James Gives Talk on China and the U.S. Defense Supply Chain

October 6, 2017

PES1

The Project on the Political Economy of Security, a research initiative at the Frederick S. Pardee School of Global Studies at Boston University, hosted an October 6, 2017 talk with Professor Andrew James, Director of Engagement of the Manchester Institute of Innovation Research and Associate Dean of Business Engagement and External Relations for the Alliance Manchester Business School. 

James delivered a presentation entitled “Assessing the Link Between Dependence and Vulnerability: China in the U.S. Defense Supply Chain.”

James said that weapons systems are increasingly dependent on high-tech electronics, that the globalization of the high-tech electronics industry has made China a major supplier of key electronic components, and that it is reasonable to think that Chinese facilities are in the U.S. defense supply chain.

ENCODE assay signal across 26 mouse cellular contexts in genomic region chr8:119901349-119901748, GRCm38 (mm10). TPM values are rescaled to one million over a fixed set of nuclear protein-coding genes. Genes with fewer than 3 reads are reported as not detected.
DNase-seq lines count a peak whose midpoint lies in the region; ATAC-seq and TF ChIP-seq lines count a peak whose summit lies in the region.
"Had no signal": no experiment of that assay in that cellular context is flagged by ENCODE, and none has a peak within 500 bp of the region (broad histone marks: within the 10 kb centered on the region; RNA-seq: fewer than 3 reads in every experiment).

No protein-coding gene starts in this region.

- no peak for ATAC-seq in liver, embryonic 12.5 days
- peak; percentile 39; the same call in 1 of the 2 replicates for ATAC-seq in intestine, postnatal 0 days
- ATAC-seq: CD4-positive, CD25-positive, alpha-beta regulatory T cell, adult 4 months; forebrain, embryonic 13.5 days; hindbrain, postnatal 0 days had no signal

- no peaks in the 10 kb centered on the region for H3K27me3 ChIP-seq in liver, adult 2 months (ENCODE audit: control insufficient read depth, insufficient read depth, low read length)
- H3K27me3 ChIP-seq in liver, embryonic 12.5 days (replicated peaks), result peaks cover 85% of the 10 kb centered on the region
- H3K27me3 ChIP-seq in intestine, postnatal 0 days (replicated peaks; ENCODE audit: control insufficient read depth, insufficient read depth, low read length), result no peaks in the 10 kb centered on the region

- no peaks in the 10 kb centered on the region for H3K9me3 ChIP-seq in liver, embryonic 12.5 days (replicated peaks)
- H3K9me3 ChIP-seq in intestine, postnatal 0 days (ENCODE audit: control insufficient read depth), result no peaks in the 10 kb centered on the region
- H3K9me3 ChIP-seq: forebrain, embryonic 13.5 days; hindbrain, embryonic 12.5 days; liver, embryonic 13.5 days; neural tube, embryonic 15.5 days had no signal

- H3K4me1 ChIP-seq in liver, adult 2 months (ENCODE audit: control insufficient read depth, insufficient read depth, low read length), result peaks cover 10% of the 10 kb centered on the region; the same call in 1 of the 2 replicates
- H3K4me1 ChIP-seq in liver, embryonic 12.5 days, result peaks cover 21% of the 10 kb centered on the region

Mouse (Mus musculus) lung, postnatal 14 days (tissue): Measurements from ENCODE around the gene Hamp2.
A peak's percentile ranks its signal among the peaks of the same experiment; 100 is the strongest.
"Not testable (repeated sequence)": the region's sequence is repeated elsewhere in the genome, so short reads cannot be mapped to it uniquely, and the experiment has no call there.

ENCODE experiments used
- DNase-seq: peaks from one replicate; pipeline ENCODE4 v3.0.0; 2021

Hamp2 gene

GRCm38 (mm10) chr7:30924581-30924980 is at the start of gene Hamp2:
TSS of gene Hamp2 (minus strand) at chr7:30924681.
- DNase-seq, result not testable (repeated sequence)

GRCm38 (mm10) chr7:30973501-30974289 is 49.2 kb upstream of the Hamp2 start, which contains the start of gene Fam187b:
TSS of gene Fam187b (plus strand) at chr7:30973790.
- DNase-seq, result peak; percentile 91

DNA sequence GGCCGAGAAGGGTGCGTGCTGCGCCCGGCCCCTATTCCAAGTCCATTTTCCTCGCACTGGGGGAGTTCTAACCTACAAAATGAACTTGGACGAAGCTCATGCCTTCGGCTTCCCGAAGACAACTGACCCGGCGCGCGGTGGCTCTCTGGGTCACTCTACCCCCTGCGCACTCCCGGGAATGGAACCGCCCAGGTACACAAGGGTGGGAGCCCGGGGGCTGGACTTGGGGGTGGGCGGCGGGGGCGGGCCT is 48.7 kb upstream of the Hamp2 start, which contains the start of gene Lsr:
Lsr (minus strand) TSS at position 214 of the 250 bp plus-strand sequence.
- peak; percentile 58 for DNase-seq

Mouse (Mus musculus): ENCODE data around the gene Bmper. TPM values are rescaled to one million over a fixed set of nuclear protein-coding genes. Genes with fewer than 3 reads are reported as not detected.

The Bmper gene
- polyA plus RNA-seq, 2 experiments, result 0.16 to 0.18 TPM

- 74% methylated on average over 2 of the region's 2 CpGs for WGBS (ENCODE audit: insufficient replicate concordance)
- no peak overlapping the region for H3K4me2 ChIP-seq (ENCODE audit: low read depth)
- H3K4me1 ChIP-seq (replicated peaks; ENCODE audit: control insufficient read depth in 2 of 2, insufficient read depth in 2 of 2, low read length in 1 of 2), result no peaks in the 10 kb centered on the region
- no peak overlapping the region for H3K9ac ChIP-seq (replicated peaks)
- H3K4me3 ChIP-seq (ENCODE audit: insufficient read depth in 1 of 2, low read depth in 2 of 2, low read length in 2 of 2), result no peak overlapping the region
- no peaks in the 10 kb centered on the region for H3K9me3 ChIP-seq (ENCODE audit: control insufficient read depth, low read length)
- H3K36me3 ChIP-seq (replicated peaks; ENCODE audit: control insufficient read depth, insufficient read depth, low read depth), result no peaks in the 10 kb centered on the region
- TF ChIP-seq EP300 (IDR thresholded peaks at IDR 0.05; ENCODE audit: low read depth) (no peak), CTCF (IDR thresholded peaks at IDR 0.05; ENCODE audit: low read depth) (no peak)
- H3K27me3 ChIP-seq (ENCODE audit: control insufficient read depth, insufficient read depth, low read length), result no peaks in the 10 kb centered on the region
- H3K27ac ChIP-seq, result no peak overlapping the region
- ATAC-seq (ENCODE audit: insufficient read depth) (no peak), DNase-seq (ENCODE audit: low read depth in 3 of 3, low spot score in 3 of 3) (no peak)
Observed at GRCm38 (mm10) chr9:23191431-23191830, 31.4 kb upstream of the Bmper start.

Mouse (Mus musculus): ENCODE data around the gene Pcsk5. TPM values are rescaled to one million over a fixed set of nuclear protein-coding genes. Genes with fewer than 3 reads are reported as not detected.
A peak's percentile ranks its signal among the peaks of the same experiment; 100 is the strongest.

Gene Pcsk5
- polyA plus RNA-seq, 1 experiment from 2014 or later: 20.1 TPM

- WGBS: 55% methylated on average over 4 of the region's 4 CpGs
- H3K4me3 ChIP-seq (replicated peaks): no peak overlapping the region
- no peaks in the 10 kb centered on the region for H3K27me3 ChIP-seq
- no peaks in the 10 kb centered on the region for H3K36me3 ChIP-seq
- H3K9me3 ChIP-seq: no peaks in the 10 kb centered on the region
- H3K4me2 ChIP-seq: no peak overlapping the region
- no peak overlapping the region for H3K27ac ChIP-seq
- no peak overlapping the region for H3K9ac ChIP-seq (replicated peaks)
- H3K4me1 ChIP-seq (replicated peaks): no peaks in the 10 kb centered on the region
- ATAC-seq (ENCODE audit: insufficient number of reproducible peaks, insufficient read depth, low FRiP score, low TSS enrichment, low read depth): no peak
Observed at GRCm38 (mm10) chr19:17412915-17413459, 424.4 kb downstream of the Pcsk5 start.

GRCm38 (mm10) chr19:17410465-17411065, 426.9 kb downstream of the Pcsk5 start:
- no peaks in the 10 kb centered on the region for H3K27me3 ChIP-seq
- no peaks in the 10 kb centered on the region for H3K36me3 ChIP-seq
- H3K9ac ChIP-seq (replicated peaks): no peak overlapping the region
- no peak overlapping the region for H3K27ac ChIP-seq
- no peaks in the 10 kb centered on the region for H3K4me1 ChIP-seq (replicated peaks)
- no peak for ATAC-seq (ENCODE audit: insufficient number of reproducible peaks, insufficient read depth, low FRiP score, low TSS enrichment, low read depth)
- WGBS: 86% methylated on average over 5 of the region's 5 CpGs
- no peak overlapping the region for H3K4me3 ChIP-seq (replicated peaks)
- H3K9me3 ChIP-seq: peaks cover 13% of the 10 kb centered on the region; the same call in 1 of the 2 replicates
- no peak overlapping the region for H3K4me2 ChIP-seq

According to James, the United States balances dependence and vulnerability in developing weapons and other security measures. Businesses and governments both have incentives to manage supply-chain risk and can do so by diversifying suppliers, creating domestic production capabilities and modifying weapons designs to remove the need for foreign materials and components.

The Project on the Political Economy of Security was founded in 2014 to advance academic and policy-relevant knowledge regarding the intersection of economics and security. The domain of political economy of security encompasses those studies that link political economy and security studies. The project is co-directed by Kaija Schilde, Assistant Professor of International Relations at the Pardee School, and Rosella Cappella Zielinski, Assistant Professor of Political Science at Boston University.

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